The first week of Advent revolves around Hope. Merriam Webster defines it as:

HOPE: to want something to happen or be true and think that it could happen or be true

Frankly, this is a strange definition. For me, hope is the blessing of a new day. It’s the love of a family and the presence of peace in my home. It’s knowing that no matter what, with God’s help, all will be well- even if everything in my life is topsy-turvy.

When I became a new Christian, the hope I found in Christ was like nothing I had experienced. For this reason in the Bible, hope is mentioned in conjunction with God. There are several verses that talk about the hope we have in Christ. We are called to one body, one Spirit, one Hope (Eph 4:4). Faith is also linked to Hope. Faith is confidence in what we hope for and assurance of what we do not see (Heb 11:1).

As a Muslim, I did have hope. It was set squarely in my own abilities and in my parents. I believed that my own good works and the good reputation of my family would be enough to carry me along my whole life. Very quickly, that deteriorated. I realized that was a childish attitude and that I had more desire to fulfill my own selfish needs than to help others. I still believed I was a good person, because I didn’t understand God’s absolute holy nature and that I could not earn my way into His favor.  Throwing some change into the red Salvation Army bucket solidified the thought that I was such a nice person.  I chose to place all the hope I had in myself.

As an immigrant, the American Dream played right into my hopes and those of my parents. This is a country like no other. If you try hard enough, you can make your own future, your own piece of heaven, your own peace and freedom. As a driven person, I almost burnt myself out on my career. I created competition between my husband and I (my career is better than yours) and I ignored the needs of my children. At the same time, I was raising quickly up the corporate ladder. I was loved and adored at work but at home, I had a great deal of sadness. My hopes and dreams were being fulfilled but there was an empty void. This wasn’t quite what I had envisioned. Maybe if I had more titles, money, prestige, I would be better.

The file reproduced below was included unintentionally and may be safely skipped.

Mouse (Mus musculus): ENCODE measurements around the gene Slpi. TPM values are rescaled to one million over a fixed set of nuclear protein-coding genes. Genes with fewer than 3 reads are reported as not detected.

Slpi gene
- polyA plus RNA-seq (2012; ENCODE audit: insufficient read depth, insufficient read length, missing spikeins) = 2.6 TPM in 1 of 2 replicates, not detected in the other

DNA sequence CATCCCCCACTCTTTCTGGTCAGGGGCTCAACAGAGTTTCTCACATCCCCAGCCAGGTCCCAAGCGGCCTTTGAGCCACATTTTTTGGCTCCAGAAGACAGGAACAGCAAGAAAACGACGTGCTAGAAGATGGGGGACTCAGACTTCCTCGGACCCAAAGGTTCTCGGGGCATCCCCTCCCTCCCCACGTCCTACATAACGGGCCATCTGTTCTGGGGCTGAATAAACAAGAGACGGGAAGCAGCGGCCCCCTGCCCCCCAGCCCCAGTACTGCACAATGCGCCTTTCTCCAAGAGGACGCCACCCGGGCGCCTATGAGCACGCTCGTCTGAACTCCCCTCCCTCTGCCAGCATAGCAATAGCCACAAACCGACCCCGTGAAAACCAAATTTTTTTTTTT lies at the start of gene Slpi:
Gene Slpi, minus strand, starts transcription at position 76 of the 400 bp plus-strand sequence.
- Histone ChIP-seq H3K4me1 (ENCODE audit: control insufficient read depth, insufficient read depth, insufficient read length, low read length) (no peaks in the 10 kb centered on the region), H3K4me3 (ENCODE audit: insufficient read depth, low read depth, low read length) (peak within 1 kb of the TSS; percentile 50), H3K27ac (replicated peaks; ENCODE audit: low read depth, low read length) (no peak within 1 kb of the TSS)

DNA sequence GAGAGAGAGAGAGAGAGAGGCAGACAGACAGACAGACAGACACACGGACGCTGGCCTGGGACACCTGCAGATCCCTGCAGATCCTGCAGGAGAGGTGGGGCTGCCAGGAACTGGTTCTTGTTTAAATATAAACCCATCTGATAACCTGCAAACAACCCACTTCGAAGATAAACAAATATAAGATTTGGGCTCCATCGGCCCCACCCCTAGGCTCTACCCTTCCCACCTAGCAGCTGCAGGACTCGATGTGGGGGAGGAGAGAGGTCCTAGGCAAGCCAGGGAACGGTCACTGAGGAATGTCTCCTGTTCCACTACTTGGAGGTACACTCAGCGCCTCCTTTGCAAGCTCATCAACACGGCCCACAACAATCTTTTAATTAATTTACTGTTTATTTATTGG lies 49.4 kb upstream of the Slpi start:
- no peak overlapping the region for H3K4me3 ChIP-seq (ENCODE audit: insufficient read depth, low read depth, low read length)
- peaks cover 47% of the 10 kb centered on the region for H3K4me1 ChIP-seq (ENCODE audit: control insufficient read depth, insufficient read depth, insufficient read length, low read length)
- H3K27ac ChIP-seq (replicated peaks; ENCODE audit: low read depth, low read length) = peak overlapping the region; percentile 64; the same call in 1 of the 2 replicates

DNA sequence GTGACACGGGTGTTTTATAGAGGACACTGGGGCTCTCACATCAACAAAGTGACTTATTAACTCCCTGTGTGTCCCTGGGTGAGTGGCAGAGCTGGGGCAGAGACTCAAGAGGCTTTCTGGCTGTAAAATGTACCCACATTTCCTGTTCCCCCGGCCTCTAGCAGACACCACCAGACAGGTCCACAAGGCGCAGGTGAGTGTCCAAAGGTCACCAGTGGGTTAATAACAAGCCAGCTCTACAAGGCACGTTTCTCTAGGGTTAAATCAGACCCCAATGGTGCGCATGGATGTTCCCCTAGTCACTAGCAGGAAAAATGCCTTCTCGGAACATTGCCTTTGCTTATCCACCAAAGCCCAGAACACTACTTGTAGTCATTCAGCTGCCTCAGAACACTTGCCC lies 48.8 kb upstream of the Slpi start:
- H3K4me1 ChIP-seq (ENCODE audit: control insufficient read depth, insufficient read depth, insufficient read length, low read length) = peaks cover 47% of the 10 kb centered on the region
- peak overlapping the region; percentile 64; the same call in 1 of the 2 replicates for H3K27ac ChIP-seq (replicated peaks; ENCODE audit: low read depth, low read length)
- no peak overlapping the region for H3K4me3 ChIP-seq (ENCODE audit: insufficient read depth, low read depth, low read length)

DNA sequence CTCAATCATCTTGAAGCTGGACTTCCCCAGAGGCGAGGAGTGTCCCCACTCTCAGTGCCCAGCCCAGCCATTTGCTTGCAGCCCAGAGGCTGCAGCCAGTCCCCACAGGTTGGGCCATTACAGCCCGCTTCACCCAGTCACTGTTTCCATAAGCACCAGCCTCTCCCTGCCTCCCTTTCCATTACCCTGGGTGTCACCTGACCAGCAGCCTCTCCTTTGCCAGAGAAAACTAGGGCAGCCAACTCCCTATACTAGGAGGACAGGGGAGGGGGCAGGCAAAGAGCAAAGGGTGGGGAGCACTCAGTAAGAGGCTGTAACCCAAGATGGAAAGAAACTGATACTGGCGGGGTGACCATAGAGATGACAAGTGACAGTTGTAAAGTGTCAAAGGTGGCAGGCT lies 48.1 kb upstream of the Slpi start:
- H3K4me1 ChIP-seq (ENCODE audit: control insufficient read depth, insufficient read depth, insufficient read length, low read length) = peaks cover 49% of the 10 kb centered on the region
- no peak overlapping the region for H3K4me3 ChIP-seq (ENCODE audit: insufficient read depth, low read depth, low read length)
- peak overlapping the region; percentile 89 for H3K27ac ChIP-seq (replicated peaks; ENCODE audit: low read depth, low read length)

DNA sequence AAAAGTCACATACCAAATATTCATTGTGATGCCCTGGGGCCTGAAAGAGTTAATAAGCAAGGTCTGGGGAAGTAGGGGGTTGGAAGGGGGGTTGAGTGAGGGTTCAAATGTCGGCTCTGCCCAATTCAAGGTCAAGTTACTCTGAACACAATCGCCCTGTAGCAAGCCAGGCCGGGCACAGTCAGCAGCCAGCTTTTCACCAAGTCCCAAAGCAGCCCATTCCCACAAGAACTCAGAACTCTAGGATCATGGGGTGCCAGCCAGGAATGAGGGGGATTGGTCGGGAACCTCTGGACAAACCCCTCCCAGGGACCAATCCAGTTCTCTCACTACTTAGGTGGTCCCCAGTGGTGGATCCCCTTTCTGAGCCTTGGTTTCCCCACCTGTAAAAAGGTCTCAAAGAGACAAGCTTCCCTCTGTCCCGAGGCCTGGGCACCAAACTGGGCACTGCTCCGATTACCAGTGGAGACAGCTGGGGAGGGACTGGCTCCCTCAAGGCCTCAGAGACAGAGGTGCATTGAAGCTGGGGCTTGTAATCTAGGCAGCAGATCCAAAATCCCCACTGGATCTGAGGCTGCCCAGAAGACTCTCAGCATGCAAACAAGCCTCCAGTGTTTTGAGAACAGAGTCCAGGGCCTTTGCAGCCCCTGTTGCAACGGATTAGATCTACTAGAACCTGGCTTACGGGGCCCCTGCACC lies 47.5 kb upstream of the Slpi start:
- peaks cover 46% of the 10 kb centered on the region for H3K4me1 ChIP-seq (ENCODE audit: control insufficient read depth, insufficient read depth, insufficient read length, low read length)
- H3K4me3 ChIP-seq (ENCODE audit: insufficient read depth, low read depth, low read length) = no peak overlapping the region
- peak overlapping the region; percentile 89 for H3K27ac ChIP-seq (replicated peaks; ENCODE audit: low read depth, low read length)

It took me several more years until I realized that hope shouldn’t be in myself or in others. When I accepted Christ as my Lord and Savior, there was an immediate sense of relief. God wants you drop your burdens at His feet and to come to him as you are. You don’t have to wait until you are an executive, or until you have met certain goals or a rank. In fact, he says “blessed are the meek, for they shall inherit the earth (Matt 5:5).” That is so backwards from what the world says. I think that’s why it stays in your brain as a kernel of truth that distrupts thought.

So it makes sense that the first week of Advent is to light the candle of HOPE. It belongs to Christ. We cannot lose it when he holds it secure. We can run to him for the hope that shines like a beacon in the dark. Hope beckons us in turbulent times, when the waves of life come crashing down upon us causing us to slip and be tossed about on waves like infants(Eph 4:14).

Have you  lost hope? Have you looked for for it? Have you found it in Christ? This is the time when we can confidently approach the throne of God and find all our hopes and dreams at Jesus Christ’s feet, for our treasures are stored up in heaven.
~We have this hope as an anchor for the soul, firm and secure. It enters the inner sanctuary behind the curtain… Hebrews 6:19